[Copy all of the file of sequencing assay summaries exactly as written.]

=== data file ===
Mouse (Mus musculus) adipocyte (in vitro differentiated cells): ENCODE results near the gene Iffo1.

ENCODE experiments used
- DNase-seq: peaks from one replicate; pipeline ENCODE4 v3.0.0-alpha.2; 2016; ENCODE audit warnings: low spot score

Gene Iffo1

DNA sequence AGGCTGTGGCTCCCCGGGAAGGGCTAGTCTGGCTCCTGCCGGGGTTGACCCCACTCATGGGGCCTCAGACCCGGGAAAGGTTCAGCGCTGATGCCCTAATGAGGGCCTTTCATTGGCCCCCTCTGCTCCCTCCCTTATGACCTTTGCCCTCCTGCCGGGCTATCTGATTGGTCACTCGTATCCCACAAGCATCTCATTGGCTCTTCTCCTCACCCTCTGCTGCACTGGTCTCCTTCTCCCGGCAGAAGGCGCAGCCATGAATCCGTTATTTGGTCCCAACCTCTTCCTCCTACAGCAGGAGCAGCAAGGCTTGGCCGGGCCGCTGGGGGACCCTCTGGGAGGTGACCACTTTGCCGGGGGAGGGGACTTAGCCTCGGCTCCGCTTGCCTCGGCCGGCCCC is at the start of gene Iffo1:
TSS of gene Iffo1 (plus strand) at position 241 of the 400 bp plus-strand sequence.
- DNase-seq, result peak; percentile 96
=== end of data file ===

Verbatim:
Mouse (Mus musculus) adipocyte (in vitro differentiated cells): ENCODE results near the gene Iffo1.

ENCODE experiments used
- DNase-seq: peaks from one replicate; pipeline ENCODE4 v3.0.0-alpha.2; 2016; ENCODE audit warnings: low spot score

Gene Iffo1

DNA sequence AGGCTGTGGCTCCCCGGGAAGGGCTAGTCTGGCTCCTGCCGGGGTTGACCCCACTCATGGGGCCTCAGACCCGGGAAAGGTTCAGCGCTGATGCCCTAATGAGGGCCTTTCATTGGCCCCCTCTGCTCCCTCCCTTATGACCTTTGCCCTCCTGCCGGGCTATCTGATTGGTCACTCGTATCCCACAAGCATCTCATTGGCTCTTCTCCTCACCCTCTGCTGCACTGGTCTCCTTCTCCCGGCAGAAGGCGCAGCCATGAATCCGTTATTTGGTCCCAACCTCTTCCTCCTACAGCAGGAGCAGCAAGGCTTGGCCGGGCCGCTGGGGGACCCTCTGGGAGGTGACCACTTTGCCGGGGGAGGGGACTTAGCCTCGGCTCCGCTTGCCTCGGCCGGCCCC is at the start of gene Iffo1:
TSS of gene Iffo1 (plus strand) at position 241 of the 400 bp plus-strand sequence.
- DNase-seq, result peak; percentile 96